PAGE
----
Schrems II: What you need to know

A case that began with a complaint about Facebook has snowballed to become a major data protection headache.


If your role touches on the multi-tentacled creature that is data protection, you may have heard of Schrems II... and if you haven’t, you need to redress that situation. The 16 July ruling by the Court of Justice of the EU (CJEU) on Schrems has big implications for data transferred from the European Economic Area. What began as an enquiry by Austrian lawyer/activist Max Schrems into the legality of Facebook’s handling of personal data sent from Ireland has turned into a headache for CIOs, CISOs, privacy officers and others across the US and Europe.

In short, the CJEU verdict means that organisations that relied on Privacy Shield as a protection when sending data to the US can no longer do so. And the popular Standard Contractual Clauses alternative defence mechanism will need to be accompanied by due diligence: SCCs alone won’t be enough.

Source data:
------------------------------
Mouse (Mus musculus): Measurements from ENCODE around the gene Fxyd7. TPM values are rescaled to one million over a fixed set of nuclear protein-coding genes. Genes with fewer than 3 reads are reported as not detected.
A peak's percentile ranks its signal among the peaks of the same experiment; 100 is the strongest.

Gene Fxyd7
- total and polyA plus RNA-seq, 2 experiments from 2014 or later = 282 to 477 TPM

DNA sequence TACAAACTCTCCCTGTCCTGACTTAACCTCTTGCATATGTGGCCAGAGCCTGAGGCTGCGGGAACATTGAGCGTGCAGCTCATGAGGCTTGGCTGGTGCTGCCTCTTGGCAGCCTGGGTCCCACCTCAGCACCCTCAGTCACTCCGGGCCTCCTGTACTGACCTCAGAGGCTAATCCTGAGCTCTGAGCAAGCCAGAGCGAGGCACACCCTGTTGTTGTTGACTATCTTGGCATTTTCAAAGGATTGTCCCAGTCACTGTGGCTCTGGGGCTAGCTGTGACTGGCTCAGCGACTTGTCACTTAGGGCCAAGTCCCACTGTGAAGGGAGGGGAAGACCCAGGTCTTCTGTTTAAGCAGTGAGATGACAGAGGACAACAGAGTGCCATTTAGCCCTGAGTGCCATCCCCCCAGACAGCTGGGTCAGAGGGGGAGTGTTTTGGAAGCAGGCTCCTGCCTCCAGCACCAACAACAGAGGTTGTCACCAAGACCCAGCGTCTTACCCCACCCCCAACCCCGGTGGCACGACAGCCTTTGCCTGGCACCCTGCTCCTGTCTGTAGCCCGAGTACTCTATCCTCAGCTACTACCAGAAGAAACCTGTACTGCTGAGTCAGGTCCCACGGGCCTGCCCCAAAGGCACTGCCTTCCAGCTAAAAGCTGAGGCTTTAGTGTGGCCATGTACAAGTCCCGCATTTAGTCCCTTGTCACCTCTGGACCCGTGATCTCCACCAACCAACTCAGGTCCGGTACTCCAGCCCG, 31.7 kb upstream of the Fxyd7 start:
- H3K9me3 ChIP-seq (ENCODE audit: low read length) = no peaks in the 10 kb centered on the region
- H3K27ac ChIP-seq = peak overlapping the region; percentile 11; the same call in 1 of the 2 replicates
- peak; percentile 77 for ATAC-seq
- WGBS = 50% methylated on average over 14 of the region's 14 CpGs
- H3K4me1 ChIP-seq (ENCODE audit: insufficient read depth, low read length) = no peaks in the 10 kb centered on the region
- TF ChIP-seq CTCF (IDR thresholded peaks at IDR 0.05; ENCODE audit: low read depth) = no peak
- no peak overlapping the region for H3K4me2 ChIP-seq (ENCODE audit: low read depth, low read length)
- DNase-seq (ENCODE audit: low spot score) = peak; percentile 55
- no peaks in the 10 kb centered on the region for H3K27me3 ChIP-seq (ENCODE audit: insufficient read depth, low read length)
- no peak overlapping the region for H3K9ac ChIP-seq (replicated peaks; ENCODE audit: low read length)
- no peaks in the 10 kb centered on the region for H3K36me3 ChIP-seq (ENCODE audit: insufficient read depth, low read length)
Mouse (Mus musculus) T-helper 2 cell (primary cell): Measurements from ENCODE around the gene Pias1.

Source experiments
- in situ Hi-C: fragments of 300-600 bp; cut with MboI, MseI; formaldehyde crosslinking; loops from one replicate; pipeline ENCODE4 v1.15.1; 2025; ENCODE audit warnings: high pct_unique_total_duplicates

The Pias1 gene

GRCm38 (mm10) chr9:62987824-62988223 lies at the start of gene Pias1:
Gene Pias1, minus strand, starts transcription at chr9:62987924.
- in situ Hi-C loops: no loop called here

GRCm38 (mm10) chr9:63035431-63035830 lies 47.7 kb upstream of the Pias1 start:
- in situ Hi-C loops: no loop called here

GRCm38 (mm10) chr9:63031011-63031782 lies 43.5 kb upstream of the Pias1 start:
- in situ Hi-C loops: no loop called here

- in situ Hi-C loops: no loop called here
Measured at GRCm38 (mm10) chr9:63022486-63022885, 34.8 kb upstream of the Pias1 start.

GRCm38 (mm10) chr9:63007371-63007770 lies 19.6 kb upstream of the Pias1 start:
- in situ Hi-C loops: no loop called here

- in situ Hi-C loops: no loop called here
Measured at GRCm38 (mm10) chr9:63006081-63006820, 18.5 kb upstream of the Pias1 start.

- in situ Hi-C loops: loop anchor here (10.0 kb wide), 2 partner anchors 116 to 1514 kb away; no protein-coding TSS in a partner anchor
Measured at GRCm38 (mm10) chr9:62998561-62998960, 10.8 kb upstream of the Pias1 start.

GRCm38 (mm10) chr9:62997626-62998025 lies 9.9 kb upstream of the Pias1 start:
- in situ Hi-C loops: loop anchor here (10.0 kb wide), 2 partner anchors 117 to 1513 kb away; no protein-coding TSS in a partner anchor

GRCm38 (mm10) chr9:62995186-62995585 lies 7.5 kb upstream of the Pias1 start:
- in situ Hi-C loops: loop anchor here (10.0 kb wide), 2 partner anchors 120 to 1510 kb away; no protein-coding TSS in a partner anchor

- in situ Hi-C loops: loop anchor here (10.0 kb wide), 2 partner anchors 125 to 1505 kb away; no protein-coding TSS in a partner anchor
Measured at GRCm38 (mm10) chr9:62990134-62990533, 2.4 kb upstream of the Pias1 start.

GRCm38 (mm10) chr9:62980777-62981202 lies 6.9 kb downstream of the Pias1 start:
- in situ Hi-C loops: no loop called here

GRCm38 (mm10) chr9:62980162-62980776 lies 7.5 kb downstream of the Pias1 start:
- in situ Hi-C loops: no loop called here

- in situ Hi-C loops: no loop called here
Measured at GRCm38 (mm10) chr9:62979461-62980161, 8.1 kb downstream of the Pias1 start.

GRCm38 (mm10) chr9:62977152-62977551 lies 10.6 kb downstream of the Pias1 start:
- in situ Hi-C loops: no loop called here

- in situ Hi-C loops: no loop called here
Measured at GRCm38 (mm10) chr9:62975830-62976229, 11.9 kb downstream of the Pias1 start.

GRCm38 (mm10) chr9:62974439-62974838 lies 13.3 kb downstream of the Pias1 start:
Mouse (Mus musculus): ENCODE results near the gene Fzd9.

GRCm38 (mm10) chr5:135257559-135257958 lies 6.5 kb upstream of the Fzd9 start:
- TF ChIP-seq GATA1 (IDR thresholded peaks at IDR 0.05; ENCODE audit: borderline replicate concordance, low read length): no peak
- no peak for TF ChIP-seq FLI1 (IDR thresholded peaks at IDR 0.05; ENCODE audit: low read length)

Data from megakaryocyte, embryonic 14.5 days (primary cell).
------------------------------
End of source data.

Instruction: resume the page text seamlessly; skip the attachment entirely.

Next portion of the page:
To better understand what is happening, I spoke to Jonathan Armstrong, a lawyer at Cordery who specialises in technology and compliance.

How seriously should people be taking Schrems II?

I think they do need to take it seriously and if you look at the immediate aftermath of the Schrems decision we’ve already seen a fair amount of enforcement and complaints made. A number of other countries such as Switzerland and Israel have collapsed their Privacy Shield schemes after the case and we’ve also seen 101 complaints from Schrems’ own organisation to data protection authorities, effectively giving them names of organisations that say they are still relying on Privacy Shield.

And of course the problem is not limited to companies that have signed up to Privacy Shield because most multinational corporations use somebody who is using Privacy Shield to do stuff for them and that might be to run their CRM system, HR, payroll or travel management or whatever. So that’s the regulator-led issue.

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